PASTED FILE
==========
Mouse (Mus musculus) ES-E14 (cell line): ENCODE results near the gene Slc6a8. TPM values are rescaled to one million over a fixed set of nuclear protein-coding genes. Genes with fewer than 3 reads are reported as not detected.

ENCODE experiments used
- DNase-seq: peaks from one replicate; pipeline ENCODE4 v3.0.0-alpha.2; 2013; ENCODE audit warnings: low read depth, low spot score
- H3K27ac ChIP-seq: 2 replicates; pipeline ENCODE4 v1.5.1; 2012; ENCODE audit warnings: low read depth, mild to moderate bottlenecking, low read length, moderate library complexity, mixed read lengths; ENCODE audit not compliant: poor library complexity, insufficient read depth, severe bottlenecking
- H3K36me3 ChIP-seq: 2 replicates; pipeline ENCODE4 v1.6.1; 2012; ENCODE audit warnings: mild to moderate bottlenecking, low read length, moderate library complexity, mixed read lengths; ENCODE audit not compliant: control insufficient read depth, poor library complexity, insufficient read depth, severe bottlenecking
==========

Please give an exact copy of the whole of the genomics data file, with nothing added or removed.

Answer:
Mouse (Mus musculus) ES-E14 (cell line): ENCODE results near the gene Slc6a8. TPM values are rescaled to one million over a fixed set of nuclear protein-coding genes. Genes with fewer than 3 reads are reported as not detected.

ENCODE experiments used
- DNase-seq: peaks from one replicate; pipeline ENCODE4 v3.0.0-alpha.2; 2013; ENCODE audit warnings: low read depth, low spot score
- H3K27ac ChIP-seq: 2 replicates; pipeline ENCODE4 v1.5.1; 2012; ENCODE audit warnings: low read depth, mild to moderate bottlenecking, low read length, moderate library complexity, mixed read lengths; ENCODE audit not compliant: poor library complexity, insufficient read depth, severe bottlenecking
- H3K36me3 ChIP-seq: 2 replicates; pipeline ENCODE4 v1.6.1; 2012; ENCODE audit warnings: mild to moderate bottlenecking, low read length, moderate library complexity, mixed read lengths; ENCODE audit not compliant: control insufficient read depth, poor library complexity, insufficient read depth, severe bottlenecking